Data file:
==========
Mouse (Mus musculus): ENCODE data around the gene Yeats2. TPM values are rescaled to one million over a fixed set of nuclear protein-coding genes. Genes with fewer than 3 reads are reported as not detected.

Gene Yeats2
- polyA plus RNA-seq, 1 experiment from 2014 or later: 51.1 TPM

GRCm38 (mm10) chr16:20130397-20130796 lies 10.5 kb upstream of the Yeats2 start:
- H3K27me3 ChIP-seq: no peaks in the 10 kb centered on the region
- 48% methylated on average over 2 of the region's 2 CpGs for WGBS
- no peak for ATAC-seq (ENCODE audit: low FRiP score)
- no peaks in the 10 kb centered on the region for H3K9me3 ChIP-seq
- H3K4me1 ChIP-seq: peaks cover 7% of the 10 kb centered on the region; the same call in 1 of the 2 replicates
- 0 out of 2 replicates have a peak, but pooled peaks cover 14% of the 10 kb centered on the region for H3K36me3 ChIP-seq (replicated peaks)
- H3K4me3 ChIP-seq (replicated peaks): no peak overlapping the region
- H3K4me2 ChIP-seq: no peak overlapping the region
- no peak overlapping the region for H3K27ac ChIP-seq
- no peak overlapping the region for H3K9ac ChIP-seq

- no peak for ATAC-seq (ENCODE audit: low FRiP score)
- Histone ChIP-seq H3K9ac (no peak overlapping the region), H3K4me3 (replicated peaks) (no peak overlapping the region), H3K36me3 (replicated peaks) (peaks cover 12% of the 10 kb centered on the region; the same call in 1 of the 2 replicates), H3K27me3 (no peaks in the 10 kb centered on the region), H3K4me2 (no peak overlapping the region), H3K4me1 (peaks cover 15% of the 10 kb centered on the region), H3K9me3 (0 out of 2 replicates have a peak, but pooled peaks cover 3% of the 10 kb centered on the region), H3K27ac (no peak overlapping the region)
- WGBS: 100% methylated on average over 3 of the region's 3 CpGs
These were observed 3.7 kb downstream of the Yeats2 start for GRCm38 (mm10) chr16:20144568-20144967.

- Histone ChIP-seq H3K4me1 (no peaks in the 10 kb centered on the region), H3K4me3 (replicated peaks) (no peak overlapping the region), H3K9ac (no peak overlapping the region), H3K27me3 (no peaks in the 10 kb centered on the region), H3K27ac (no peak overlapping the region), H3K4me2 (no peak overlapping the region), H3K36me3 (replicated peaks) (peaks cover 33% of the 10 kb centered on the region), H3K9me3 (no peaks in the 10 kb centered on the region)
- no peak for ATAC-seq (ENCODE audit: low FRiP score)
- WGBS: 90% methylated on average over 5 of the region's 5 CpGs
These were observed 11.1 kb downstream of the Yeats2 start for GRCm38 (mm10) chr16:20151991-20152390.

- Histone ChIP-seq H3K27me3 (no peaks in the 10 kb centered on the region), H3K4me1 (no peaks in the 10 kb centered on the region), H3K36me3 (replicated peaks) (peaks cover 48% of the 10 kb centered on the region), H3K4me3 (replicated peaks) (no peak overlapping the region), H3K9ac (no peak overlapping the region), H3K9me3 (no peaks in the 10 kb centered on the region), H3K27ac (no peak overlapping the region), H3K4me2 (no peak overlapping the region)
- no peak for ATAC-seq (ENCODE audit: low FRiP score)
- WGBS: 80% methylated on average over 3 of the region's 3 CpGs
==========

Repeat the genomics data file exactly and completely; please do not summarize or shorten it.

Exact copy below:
Mouse (Mus musculus): ENCODE data around the gene Yeats2. TPM values are rescaled to one million over a fixed set of nuclear protein-coding genes. Genes with fewer than 3 reads are reported as not detected.

Gene Yeats2
- polyA plus RNA-seq, 1 experiment from 2014 or later: 51.1 TPM

GRCm38 (mm10) chr16:20130397-20130796 lies 10.5 kb upstream of the Yeats2 start:
- H3K27me3 ChIP-seq: no peaks in the 10 kb centered on the region
- 48% methylated on average over 2 of the region's 2 CpGs for WGBS
- no peak for ATAC-seq (ENCODE audit: low FRiP score)
- no peaks in the 10 kb centered on the region for H3K9me3 ChIP-seq
- H3K4me1 ChIP-seq: peaks cover 7% of the 10 kb centered on the region; the same call in 1 of the 2 replicates
- 0 out of 2 replicates have a peak, but pooled peaks cover 14% of the 10 kb centered on the region for H3K36me3 ChIP-seq (replicated peaks)
- H3K4me3 ChIP-seq (replicated peaks): no peak overlapping the region
- H3K4me2 ChIP-seq: no peak overlapping the region
- no peak overlapping the region for H3K27ac ChIP-seq
- no peak overlapping the region for H3K9ac ChIP-seq

- no peak for ATAC-seq (ENCODE audit: low FRiP score)
- Histone ChIP-seq H3K9ac (no peak overlapping the region), H3K4me3 (replicated peaks) (no peak overlapping the region), H3K36me3 (replicated peaks) (peaks cover 12% of the 10 kb centered on the region; the same call in 1 of the 2 replicates), H3K27me3 (no peaks in the 10 kb centered on the region), H3K4me2 (no peak overlapping the region), H3K4me1 (peaks cover 15% of the 10 kb centered on the region), H3K9me3 (0 out of 2 replicates have a peak, but pooled peaks cover 3% of the 10 kb centered on the region), H3K27ac (no peak overlapping the region)
- WGBS: 100% methylated on average over 3 of the region's 3 CpGs
These were observed 3.7 kb downstream of the Yeats2 start for GRCm38 (mm10) chr16:20144568-20144967.

- Histone ChIP-seq H3K4me1 (no peaks in the 10 kb centered on the region), H3K4me3 (replicated peaks) (no peak overlapping the region), H3K9ac (no peak overlapping the region), H3K27me3 (no peaks in the 10 kb centered on the region), H3K27ac (no peak overlapping the region), H3K4me2 (no peak overlapping the region), H3K36me3 (replicated peaks) (peaks cover 33% of the 10 kb centered on the region), H3K9me3 (no peaks in the 10 kb centered on the region)
- no peak for ATAC-seq (ENCODE audit: low FRiP score)
- WGBS: 90% methylated on average over 5 of the region's 5 CpGs
These were observed 11.1 kb downstream of the Yeats2 start for GRCm38 (mm10) chr16:20151991-20152390.

- Histone ChIP-seq H3K27me3 (no peaks in the 10 kb centered on the region), H3K4me1 (no peaks in the 10 kb centered on the region), H3K36me3 (replicated peaks) (peaks cover 48% of the 10 kb centered on the region), H3K4me3 (replicated peaks) (no peak overlapping the region), H3K9ac (no peak overlapping the region), H3K9me3 (no peaks in the 10 kb centered on the region), H3K27ac (no peak overlapping the region), H3K4me2 (no peak overlapping the region)
- no peak for ATAC-seq (ENCODE audit: low FRiP score)
- WGBS: 80% methylated on average over 3 of the region's 3 CpGs